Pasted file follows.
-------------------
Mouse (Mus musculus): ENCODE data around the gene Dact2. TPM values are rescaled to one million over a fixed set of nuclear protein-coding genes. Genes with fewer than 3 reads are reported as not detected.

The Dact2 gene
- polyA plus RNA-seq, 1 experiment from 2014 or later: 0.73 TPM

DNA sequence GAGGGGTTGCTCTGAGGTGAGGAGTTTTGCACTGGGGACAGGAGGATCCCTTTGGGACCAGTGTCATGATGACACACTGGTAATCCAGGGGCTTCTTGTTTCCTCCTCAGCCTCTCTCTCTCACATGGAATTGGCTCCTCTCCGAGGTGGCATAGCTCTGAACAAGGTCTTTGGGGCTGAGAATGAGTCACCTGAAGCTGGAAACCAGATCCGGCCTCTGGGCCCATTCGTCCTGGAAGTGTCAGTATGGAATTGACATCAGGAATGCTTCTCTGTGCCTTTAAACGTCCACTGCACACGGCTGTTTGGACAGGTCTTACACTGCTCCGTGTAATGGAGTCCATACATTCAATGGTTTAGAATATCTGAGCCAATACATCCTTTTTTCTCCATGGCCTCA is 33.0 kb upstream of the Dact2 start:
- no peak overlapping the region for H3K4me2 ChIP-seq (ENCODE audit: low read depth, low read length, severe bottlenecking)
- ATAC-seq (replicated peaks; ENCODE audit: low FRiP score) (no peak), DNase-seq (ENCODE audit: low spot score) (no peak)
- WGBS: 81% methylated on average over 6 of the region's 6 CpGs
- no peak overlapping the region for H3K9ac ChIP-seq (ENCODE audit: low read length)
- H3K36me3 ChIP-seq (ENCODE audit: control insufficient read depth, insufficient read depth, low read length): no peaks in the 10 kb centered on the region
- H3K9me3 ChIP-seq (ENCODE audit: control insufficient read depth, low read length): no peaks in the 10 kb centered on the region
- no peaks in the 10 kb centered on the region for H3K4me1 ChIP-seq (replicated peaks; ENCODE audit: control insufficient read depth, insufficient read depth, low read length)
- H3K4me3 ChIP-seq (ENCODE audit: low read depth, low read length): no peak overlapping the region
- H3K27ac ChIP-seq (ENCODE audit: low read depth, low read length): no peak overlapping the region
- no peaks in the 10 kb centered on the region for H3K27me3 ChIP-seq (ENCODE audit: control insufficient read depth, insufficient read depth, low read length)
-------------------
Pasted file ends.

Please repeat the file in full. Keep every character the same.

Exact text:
Mouse (Mus musculus): ENCODE data around the gene Dact2. TPM values are rescaled to one million over a fixed set of nuclear protein-coding genes. Genes with fewer than 3 reads are reported as not detected.

The Dact2 gene
- polyA plus RNA-seq, 1 experiment from 2014 or later: 0.73 TPM

DNA sequence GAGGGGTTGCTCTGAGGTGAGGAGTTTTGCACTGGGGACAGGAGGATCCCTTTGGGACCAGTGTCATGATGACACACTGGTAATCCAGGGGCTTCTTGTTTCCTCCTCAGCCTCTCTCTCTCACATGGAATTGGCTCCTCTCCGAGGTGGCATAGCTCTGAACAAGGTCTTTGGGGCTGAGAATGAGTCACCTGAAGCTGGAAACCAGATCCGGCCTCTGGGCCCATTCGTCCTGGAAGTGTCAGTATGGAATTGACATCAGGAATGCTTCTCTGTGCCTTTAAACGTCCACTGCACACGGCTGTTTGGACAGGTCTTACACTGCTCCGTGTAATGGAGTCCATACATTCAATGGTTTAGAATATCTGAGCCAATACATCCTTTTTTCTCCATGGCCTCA is 33.0 kb upstream of the Dact2 start:
- no peak overlapping the region for H3K4me2 ChIP-seq (ENCODE audit: low read depth, low read length, severe bottlenecking)
- ATAC-seq (replicated peaks; ENCODE audit: low FRiP score) (no peak), DNase-seq (ENCODE audit: low spot score) (no peak)
- WGBS: 81% methylated on average over 6 of the region's 6 CpGs
- no peak overlapping the region for H3K9ac ChIP-seq (ENCODE audit: low read length)
- H3K36me3 ChIP-seq (ENCODE audit: control insufficient read depth, insufficient read depth, low read length): no peaks in the 10 kb centered on the region
- H3K9me3 ChIP-seq (ENCODE audit: control insufficient read depth, low read length): no peaks in the 10 kb centered on the region
- no peaks in the 10 kb centered on the region for H3K4me1 ChIP-seq (replicated peaks; ENCODE audit: control insufficient read depth, insufficient read depth, low read length)
- H3K4me3 ChIP-seq (ENCODE audit: low read depth, low read length): no peak overlapping the region
- H3K27ac ChIP-seq (ENCODE audit: low read depth, low read length): no peak overlapping the region
- no peaks in the 10 kb centered on the region for H3K27me3 ChIP-seq (ENCODE audit: control insufficient read depth, insufficient read depth, low read length)